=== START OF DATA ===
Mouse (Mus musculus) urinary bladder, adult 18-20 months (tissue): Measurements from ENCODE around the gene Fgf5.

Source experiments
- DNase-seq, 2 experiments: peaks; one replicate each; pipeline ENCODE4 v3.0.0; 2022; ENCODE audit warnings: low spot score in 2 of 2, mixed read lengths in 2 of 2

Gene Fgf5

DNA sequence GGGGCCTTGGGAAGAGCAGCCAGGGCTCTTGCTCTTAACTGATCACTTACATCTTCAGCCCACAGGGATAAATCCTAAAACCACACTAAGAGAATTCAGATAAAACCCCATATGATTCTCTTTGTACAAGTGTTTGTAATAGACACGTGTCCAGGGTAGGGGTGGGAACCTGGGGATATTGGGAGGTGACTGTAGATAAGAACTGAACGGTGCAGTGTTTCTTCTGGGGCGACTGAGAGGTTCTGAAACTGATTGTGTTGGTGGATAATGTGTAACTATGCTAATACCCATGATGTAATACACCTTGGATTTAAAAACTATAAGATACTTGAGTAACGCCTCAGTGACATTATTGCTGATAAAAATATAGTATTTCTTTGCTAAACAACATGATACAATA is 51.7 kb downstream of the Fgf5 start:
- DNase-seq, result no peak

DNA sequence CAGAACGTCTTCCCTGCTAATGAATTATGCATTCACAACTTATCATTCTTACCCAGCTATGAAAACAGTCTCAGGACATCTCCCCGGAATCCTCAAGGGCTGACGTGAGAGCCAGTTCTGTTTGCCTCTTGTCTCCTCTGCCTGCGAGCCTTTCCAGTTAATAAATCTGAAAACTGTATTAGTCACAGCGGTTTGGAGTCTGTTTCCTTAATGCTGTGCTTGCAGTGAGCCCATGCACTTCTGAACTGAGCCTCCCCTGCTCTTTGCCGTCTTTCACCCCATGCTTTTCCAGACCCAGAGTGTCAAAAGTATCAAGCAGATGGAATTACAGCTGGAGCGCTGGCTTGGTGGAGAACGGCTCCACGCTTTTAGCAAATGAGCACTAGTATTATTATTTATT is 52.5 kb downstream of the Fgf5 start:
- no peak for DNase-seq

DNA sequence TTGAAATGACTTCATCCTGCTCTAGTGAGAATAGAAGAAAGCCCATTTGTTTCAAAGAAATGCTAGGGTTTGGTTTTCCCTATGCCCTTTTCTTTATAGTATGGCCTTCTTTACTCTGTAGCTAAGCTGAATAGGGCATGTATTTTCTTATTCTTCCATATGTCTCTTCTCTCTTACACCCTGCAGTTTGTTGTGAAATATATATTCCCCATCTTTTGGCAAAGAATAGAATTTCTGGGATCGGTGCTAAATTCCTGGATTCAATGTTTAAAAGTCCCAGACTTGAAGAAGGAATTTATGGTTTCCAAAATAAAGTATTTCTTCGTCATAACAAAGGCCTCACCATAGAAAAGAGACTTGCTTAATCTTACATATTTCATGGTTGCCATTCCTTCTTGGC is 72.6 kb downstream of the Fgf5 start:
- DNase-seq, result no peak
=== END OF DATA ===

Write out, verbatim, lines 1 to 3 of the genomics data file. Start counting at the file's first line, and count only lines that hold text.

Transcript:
Mouse (Mus musculus) urinary bladder, adult 18-20 months (tissue): Measurements from ENCODE around the gene Fgf5.

Source experiments
- DNase-seq, 2 experiments: peaks; one replicate each; pipeline ENCODE4 v3.0.0; 2022; ENCODE audit warnings: low spot score in 2 of 2, mixed read lengths in 2 of 2